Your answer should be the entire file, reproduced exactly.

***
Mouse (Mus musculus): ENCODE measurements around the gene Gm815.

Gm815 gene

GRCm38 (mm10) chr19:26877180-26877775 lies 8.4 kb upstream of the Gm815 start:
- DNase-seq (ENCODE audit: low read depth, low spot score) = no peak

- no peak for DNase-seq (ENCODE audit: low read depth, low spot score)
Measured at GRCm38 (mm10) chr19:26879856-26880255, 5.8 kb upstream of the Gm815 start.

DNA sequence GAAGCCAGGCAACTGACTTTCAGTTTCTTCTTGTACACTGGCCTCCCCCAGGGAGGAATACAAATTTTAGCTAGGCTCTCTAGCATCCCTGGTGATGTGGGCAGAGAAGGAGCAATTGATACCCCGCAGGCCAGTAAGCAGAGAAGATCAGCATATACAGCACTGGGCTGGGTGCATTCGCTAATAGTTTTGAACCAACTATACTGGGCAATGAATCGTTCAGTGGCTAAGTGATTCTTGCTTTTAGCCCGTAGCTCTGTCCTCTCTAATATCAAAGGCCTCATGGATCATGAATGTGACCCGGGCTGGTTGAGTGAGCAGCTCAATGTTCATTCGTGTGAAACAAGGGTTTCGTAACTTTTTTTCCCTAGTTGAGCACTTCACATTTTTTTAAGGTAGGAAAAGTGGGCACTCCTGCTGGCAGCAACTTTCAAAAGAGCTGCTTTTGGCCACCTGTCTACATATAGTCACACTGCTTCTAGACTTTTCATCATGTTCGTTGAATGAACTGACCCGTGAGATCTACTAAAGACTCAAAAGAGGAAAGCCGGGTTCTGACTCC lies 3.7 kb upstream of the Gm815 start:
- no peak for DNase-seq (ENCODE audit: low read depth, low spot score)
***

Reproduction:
Mouse (Mus musculus): ENCODE measurements around the gene Gm815.

Gm815 gene

GRCm38 (mm10) chr19:26877180-26877775 lies 8.4 kb upstream of the Gm815 start:
- DNase-seq (ENCODE audit: low read depth, low spot score) = no peak

- no peak for DNase-seq (ENCODE audit: low read depth, low spot score)
Measured at GRCm38 (mm10) chr19:26879856-26880255, 5.8 kb upstream of the Gm815 start.

DNA sequence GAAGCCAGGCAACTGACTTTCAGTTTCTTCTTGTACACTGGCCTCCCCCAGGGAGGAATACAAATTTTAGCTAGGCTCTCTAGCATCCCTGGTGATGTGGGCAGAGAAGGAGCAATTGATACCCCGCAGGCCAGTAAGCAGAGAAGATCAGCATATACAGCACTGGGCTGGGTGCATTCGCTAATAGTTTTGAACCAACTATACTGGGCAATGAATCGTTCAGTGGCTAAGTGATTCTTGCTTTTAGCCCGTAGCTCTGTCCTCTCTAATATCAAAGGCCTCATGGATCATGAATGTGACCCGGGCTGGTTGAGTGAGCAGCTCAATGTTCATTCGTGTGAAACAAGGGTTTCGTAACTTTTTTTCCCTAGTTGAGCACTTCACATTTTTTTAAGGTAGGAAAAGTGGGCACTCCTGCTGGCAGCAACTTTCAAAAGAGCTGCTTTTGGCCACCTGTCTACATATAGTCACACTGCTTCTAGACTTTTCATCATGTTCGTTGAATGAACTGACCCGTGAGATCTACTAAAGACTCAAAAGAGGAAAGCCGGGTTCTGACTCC lies 3.7 kb upstream of the Gm815 start:
- no peak for DNase-seq (ENCODE audit: low read depth, low spot score)